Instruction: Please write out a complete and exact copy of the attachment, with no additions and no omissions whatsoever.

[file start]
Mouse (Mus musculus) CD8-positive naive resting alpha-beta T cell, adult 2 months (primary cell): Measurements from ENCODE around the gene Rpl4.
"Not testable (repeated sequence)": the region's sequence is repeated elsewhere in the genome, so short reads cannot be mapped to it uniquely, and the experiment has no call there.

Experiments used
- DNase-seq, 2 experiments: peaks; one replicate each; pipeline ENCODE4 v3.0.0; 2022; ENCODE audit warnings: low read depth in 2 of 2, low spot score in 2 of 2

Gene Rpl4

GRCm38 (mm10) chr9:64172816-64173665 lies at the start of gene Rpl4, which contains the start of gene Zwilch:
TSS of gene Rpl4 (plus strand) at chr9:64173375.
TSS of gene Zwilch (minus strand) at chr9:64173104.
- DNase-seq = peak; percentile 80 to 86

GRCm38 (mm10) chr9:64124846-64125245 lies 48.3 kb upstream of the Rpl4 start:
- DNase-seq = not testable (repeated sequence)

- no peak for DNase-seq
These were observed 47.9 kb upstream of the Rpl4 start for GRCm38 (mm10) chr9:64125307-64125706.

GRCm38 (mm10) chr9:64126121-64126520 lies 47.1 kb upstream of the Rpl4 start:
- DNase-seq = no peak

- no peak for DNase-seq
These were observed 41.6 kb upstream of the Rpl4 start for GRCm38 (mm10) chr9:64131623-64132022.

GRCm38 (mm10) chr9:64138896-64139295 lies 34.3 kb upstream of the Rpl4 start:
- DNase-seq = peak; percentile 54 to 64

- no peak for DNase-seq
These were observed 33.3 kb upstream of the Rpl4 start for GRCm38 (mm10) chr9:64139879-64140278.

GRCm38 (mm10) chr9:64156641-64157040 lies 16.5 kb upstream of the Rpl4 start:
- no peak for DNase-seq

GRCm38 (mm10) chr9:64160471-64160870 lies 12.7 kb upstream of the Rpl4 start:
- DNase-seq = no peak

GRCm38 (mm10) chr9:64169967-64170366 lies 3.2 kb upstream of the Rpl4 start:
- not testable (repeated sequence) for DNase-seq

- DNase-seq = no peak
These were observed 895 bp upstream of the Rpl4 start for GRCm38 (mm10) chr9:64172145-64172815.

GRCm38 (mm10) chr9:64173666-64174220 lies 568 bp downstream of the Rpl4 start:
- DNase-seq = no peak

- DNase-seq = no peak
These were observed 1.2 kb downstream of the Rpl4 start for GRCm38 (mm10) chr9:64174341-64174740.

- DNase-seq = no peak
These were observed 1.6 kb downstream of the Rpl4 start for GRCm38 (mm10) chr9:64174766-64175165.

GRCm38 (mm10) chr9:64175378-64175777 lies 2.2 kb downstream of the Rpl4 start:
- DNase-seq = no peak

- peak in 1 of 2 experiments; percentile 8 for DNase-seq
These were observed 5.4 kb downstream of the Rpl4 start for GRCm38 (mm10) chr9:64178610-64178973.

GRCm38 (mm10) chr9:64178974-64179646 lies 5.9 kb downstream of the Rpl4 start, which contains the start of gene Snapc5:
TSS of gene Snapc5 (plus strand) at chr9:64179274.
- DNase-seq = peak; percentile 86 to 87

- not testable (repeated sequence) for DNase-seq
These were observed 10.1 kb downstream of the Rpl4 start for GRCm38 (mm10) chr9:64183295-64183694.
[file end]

Mouse (Mus musculus) CD8-positive naive resting alpha-beta T cell, adult 2 months (primary cell): Measurements from ENCODE around the gene Rpl4.
"Not testable (repeated sequence)": the region's sequence is repeated elsewhere in the genome, so short reads cannot be mapped to it uniquely, and the experiment has no call there.

Experiments used
- DNase-seq, 2 experiments: peaks; one replicate each; pipeline ENCODE4 v3.0.0; 2022; ENCODE audit warnings: low read depth in 2 of 2, low spot score in 2 of 2

Gene Rpl4

GRCm38 (mm10) chr9:64172816-64173665 lies at the start of gene Rpl4, which contains the start of gene Zwilch:
TSS of gene Rpl4 (plus strand) at chr9:64173375.
TSS of gene Zwilch (minus strand) at chr9:64173104.
- DNase-seq = peak; percentile 80 to 86

GRCm38 (mm10) chr9:64124846-64125245 lies 48.3 kb upstream of the Rpl4 start:
- DNase-seq = not testable (repeated sequence)

- no peak for DNase-seq
These were observed 47.9 kb upstream of the Rpl4 start for GRCm38 (mm10) chr9:64125307-64125706.

GRCm38 (mm10) chr9:64126121-64126520 lies 47.1 kb upstream of the Rpl4 start:
- DNase-seq = no peak

- no peak for DNase-seq
These were observed 41.6 kb upstream of the Rpl4 start for GRCm38 (mm10) chr9:64131623-64132022.

GRCm38 (mm10) chr9:64138896-64139295 lies 34.3 kb upstream of the Rpl4 start:
- DNase-seq = peak; percentile 54 to 64

- no peak for DNase-seq
These were observed 33.3 kb upstream of the Rpl4 start for GRCm38 (mm10) chr9:64139879-64140278.

GRCm38 (mm10) chr9:64156641-64157040 lies 16.5 kb upstream of the Rpl4 start:
- no peak for DNase-seq

GRCm38 (mm10) chr9:64160471-64160870 lies 12.7 kb upstream of the Rpl4 start:
- DNase-seq = no peak

GRCm38 (mm10) chr9:64169967-64170366 lies 3.2 kb upstream of the Rpl4 start:
- not testable (repeated sequence) for DNase-seq

- DNase-seq = no peak
These were observed 895 bp upstream of the Rpl4 start for GRCm38 (mm10) chr9:64172145-64172815.

GRCm38 (mm10) chr9:64173666-64174220 lies 568 bp downstream of the Rpl4 start:
- DNase-seq = no peak

- DNase-seq = no peak
These were observed 1.2 kb downstream of the Rpl4 start for GRCm38 (mm10) chr9:64174341-64174740.

- DNase-seq = no peak
These were observed 1.6 kb downstream of the Rpl4 start for GRCm38 (mm10) chr9:64174766-64175165.

GRCm38 (mm10) chr9:64175378-64175777 lies 2.2 kb downstream of the Rpl4 start:
- DNase-seq = no peak

- peak in 1 of 2 experiments; percentile 8 for DNase-seq
These were observed 5.4 kb downstream of the Rpl4 start for GRCm38 (mm10) chr9:64178610-64178973.

GRCm38 (mm10) chr9:64178974-64179646 lies 5.9 kb downstream of the Rpl4 start, which contains the start of gene Snapc5:
TSS of gene Snapc5 (plus strand) at chr9:64179274.
- DNase-seq = peak; percentile 86 to 87

- not testable (repeated sequence) for DNase-seq
These were observed 10.1 kb downstream of the Rpl4 start for GRCm38 (mm10) chr9:64183295-64183694.